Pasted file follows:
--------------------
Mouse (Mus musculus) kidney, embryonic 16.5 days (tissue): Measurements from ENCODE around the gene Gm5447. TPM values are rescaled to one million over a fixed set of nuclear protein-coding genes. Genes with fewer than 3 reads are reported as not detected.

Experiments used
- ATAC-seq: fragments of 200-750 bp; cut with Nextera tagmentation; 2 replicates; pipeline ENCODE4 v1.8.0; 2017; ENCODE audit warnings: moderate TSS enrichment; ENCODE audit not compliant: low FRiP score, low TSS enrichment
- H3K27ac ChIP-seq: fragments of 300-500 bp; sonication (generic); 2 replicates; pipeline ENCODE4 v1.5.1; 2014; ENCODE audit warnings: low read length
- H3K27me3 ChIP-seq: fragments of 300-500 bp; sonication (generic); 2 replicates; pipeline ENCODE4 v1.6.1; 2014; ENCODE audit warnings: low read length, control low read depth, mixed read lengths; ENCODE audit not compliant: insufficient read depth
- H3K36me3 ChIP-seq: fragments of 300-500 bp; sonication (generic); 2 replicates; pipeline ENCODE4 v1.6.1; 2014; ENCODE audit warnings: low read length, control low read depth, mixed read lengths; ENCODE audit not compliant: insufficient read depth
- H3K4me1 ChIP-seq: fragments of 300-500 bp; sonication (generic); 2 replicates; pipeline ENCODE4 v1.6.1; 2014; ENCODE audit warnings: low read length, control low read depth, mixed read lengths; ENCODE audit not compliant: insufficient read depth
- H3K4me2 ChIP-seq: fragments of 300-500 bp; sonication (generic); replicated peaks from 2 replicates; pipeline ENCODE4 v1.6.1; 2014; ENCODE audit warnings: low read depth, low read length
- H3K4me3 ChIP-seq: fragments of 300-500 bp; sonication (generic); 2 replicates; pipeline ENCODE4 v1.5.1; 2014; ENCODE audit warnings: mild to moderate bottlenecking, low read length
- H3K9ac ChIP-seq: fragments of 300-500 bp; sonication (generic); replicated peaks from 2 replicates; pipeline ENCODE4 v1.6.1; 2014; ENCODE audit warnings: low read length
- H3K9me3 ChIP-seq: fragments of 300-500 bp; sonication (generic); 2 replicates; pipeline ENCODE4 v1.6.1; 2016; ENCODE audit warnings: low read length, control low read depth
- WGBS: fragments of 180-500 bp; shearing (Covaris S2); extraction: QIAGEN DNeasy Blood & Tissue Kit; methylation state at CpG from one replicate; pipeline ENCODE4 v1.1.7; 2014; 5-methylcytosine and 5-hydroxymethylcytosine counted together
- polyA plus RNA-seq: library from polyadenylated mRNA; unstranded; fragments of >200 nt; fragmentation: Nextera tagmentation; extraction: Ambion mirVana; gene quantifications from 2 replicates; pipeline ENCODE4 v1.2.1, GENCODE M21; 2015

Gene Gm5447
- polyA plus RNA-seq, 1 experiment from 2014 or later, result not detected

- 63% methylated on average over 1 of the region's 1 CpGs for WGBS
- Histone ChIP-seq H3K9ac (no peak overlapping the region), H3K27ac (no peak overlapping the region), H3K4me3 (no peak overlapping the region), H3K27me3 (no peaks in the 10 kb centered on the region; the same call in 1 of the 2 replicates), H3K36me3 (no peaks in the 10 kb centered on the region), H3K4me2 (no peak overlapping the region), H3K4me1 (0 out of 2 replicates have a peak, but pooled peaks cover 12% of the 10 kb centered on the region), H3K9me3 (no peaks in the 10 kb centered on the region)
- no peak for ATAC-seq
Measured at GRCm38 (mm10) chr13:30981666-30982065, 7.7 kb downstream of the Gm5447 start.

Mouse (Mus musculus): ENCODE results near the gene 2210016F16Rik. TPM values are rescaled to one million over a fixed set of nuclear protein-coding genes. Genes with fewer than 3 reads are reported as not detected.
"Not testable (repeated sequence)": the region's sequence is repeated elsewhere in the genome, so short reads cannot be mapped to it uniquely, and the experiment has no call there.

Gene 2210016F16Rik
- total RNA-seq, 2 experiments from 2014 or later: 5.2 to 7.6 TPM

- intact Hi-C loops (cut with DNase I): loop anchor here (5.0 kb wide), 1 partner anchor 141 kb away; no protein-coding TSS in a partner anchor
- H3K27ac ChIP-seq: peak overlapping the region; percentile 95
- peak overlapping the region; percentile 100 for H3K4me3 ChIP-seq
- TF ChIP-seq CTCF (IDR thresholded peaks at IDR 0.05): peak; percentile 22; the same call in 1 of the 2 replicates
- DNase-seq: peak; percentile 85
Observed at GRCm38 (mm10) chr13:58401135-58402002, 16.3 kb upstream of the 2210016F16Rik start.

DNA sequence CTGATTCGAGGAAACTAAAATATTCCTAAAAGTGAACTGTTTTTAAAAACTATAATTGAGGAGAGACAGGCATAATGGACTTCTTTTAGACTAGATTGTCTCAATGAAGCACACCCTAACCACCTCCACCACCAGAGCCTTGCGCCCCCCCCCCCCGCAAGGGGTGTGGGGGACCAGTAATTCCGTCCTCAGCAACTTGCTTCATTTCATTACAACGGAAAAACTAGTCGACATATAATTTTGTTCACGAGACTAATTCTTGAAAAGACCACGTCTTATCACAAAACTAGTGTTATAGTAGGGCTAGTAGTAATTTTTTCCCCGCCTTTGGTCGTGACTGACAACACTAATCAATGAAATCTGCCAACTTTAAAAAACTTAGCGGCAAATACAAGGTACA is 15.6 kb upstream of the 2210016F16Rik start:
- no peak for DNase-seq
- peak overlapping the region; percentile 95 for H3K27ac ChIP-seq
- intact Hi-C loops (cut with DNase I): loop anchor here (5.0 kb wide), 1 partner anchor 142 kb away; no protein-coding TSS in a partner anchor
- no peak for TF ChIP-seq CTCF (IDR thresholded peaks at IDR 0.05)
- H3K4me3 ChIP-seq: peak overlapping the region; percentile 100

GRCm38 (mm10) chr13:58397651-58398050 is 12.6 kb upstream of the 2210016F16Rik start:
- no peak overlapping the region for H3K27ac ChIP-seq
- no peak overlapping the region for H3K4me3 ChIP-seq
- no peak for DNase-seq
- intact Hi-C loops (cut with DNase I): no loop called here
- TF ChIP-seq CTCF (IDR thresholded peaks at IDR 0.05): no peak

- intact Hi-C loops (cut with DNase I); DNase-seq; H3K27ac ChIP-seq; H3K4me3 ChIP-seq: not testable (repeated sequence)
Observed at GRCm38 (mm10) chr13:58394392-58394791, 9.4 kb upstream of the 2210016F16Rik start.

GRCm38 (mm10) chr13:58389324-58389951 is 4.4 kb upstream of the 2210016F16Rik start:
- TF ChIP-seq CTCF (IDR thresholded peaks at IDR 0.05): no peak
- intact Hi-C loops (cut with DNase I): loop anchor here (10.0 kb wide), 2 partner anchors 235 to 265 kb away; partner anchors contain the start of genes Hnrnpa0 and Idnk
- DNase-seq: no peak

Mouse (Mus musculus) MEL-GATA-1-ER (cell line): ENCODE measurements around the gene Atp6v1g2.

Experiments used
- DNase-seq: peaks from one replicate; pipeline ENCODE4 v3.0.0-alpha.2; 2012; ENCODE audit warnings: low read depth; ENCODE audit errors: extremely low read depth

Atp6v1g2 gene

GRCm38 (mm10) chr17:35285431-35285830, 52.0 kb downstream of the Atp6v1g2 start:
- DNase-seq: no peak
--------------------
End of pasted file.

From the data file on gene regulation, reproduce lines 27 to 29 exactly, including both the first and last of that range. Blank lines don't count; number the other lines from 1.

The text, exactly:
- TF ChIP-seq CTCF (IDR thresholded peaks at IDR 0.05): peak; percentile 22; the same call in 1 of the 2 replicates
- DNase-seq: peak; percentile 85
Observed at GRCm38 (mm10) chr13:58401135-58402002, 16.3 kb upstream of the 2210016F16Rik start.